MICRONUTRIENTS:

Iron (Fe): The micronutrient required in largest quantities. Deficiency is seen as a characteristic chlorosis of new leaves, which slowly go completely white. Very often the problem is more than a simple lack of Fe in the media. It can be root damage due to any reason, often water logging of the roots. It can also be due to high media pH at which the Fe becomes unavailable.

Common source is Ferrous sulphate- this is often useful but won't work if media pH is the problem. In this case the short term solution is to use chelated Iron, especially Fe-EDDHA if available. The long term solution is to lower media pH- use acidifying fertilizers, use nitric or phosphoric acids to lower irrigation water pH etc.

Manganese (Mn): deficiency symptoms are very similar to Fe: chlorosis of new growth. This is often accompanied by necrotic spots on the leaves. As I read somewhere- "only the very experienced or the very foolish will try to distinguish between Manganese and Iron deficiencies on symptoms alone". Manganese sulphate can be used as drench or a chelated form is used as a spray.

Copper (Cu): Quite a common problem when using high organic media containing coir, peanut shells etc because these materials bind copper. Deficiency affects new growth- leaves are small, narrow and with some paleness. Often new growth seems "sticky" and leaves get caught in each other. Flowers become small and quite characteristically, flower color fades markedly. Chelated Copper sprays can be used but a drench with Copper sulphate at 10-25 grams per 1000 liters of water works very well. We use this every 6 months and whenever a problem is seen (this is often in spring when temperatures are beginning to rise and plant growth increases). Excess Cu due to too much of the above drench will show Cu toxicity in the form of iron deficiency symptoms.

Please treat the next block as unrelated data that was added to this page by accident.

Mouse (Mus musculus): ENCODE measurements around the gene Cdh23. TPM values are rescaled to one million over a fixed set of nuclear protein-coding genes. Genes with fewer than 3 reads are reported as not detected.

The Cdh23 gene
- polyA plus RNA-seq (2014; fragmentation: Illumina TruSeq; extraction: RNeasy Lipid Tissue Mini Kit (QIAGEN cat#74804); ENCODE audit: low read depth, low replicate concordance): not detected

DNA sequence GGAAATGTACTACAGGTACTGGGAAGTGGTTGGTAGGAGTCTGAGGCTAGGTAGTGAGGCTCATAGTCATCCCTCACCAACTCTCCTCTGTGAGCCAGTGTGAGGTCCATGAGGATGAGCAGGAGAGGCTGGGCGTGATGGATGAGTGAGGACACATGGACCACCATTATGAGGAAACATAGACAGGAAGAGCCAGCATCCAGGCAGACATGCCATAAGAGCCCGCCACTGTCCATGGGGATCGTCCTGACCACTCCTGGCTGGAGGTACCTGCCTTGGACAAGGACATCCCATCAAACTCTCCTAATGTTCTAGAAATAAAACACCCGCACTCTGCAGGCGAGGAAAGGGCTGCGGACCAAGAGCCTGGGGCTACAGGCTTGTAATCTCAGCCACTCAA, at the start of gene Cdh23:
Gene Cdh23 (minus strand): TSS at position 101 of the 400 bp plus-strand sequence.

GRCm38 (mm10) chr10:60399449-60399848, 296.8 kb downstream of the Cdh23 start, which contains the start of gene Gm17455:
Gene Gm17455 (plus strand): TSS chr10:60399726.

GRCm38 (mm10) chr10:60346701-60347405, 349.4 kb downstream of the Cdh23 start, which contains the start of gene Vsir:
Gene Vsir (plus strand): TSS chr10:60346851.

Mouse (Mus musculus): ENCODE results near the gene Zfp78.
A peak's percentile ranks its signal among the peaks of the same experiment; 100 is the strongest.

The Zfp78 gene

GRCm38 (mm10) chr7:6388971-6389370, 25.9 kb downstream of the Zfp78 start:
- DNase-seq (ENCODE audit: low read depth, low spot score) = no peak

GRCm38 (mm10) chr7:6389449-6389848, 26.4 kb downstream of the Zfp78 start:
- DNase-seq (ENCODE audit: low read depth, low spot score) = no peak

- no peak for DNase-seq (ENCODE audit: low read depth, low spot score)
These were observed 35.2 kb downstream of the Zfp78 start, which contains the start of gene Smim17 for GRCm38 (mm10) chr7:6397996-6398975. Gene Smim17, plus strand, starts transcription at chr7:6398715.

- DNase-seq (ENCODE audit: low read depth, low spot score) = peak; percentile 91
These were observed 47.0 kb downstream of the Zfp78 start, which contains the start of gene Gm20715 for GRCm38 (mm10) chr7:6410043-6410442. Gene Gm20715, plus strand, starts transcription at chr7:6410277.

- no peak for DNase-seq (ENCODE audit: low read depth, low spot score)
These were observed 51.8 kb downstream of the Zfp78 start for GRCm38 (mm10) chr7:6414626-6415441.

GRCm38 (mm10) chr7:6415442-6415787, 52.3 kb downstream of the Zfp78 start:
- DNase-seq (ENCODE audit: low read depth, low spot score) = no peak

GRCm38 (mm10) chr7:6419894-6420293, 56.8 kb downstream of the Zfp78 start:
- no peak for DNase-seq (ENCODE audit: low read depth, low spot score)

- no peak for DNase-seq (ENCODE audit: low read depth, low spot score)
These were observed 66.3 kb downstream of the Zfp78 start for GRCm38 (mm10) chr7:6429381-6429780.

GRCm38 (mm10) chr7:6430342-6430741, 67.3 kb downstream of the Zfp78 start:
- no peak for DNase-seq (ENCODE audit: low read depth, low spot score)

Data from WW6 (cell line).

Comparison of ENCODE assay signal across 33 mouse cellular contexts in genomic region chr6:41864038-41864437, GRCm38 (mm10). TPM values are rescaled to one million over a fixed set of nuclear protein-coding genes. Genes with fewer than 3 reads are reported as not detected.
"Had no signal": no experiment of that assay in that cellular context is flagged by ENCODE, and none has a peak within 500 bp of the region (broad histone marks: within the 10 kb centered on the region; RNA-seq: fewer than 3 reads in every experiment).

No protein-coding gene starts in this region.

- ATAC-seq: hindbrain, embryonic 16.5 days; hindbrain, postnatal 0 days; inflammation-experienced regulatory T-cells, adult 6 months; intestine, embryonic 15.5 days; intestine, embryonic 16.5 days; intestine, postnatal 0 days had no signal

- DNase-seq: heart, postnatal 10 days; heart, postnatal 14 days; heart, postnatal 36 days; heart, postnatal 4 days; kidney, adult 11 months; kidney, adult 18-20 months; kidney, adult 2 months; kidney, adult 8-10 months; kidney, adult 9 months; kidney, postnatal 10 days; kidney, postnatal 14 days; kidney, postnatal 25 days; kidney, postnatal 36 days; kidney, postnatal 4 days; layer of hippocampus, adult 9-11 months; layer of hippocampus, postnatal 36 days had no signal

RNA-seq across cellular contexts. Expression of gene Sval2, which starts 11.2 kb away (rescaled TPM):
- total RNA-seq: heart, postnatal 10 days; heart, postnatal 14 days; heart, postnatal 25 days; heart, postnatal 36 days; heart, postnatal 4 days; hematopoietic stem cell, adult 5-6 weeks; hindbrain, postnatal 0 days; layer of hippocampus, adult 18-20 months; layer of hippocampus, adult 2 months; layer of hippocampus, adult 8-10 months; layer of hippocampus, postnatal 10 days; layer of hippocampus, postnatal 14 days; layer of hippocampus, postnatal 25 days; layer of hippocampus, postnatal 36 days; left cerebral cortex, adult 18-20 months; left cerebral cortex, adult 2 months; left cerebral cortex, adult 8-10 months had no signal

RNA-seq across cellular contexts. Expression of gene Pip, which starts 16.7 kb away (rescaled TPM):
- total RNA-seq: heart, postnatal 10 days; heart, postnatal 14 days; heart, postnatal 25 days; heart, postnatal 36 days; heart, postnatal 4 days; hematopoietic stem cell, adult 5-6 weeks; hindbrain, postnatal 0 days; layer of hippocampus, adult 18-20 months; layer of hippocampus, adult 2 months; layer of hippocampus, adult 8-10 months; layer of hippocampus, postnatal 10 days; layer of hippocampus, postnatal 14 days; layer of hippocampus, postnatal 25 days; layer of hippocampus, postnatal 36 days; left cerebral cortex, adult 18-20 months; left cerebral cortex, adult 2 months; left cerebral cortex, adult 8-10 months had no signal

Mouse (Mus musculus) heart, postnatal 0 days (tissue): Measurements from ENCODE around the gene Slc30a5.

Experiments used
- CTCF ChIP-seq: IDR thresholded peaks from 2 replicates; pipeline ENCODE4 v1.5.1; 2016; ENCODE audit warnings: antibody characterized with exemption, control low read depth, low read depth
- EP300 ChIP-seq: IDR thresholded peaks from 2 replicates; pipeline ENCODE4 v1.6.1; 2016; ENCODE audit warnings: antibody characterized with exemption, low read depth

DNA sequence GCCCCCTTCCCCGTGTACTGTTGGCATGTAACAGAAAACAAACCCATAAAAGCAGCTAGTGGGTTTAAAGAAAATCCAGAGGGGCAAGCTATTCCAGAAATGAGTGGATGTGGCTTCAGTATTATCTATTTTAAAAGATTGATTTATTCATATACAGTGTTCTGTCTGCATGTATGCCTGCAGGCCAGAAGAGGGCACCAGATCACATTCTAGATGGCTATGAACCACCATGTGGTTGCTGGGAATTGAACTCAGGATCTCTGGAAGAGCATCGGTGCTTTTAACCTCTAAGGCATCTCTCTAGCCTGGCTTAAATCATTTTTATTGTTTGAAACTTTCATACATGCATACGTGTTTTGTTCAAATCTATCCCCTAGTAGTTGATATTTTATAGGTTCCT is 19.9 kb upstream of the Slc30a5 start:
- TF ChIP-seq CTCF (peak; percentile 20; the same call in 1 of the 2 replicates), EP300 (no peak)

Zinc (Zn): Another micronutrient which often gives problems- new growth is affected with leaves becoming smaller, closely spaced (rosseting) and often one side of the leaf will be malformed, leading to a leaf twisted in one direction. Bright variegation like chlorosis may be occur. Flower and fruit drop is seen.